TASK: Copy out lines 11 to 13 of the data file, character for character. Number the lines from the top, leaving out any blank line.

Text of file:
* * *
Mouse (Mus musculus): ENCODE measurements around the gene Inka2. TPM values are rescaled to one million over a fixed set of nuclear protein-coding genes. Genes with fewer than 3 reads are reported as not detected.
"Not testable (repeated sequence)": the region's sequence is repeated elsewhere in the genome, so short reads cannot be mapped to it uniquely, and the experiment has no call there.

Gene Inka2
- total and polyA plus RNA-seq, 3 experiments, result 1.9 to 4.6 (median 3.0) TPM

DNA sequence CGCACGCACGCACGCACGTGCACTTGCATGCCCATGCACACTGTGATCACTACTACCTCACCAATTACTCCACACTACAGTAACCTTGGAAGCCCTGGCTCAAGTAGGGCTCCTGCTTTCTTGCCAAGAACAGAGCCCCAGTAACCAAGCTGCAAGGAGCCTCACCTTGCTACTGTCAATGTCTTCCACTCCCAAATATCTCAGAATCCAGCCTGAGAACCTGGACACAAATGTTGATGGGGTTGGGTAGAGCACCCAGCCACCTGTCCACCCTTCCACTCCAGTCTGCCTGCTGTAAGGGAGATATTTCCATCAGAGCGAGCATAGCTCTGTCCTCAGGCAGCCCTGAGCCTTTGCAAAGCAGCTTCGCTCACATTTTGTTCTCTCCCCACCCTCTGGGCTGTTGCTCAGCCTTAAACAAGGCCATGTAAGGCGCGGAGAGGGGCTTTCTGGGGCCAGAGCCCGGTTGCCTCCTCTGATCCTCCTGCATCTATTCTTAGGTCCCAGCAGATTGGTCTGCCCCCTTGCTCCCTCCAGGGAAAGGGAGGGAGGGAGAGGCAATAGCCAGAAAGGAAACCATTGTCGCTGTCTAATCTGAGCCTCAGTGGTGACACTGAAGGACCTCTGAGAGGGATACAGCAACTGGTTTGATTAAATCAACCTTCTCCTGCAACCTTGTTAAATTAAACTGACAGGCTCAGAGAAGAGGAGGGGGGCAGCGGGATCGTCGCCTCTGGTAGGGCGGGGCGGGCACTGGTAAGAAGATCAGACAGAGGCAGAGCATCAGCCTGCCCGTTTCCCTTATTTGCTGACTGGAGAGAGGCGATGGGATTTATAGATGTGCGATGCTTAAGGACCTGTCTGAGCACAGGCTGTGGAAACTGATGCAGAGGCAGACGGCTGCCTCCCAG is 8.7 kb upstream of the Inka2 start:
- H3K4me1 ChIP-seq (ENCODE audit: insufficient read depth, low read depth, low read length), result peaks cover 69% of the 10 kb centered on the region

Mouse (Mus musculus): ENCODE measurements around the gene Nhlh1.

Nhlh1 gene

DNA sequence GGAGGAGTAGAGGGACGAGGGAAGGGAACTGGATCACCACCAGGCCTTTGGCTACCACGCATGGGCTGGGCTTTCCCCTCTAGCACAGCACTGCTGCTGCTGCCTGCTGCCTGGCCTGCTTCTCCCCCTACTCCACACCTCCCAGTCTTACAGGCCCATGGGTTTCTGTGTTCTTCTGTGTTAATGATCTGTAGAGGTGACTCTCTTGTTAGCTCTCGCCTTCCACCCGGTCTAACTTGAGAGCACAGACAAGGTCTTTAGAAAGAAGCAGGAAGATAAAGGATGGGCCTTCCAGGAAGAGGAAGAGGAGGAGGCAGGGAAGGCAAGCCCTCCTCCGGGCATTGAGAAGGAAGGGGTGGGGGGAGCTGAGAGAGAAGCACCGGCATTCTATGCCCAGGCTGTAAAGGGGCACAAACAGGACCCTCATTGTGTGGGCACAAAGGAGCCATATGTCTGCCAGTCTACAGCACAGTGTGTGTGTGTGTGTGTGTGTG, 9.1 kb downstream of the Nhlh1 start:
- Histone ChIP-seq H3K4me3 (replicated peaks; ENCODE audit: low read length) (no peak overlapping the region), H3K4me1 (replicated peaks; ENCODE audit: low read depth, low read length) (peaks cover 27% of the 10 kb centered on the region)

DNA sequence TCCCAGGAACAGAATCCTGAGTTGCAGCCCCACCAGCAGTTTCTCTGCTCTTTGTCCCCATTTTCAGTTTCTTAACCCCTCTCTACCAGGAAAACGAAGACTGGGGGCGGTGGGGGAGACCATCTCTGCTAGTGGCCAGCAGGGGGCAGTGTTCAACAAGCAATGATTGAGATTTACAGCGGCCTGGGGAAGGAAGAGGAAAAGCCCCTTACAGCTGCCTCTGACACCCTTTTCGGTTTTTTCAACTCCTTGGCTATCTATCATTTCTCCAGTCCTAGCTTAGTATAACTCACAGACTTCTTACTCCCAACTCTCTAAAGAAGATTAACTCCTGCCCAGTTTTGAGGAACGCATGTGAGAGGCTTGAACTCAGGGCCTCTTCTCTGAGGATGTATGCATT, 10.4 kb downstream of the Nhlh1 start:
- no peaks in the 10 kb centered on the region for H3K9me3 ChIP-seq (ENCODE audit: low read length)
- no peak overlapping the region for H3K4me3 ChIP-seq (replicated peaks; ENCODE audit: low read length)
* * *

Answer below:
DNA sequence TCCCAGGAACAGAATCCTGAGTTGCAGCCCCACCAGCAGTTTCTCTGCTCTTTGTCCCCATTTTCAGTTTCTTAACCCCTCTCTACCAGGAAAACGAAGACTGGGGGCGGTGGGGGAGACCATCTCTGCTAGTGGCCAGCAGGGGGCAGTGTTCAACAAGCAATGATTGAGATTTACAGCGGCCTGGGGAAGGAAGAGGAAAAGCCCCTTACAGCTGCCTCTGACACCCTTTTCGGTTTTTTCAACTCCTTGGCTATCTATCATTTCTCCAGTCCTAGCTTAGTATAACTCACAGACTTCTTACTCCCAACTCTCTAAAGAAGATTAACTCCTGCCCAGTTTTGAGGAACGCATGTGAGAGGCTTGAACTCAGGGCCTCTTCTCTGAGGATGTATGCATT, 10.4 kb downstream of the Nhlh1 start:
- no peaks in the 10 kb centered on the region for H3K9me3 ChIP-seq (ENCODE audit: low read length)
- no peak overlapping the region for H3K4me3 ChIP-seq (replicated peaks; ENCODE audit: low read length)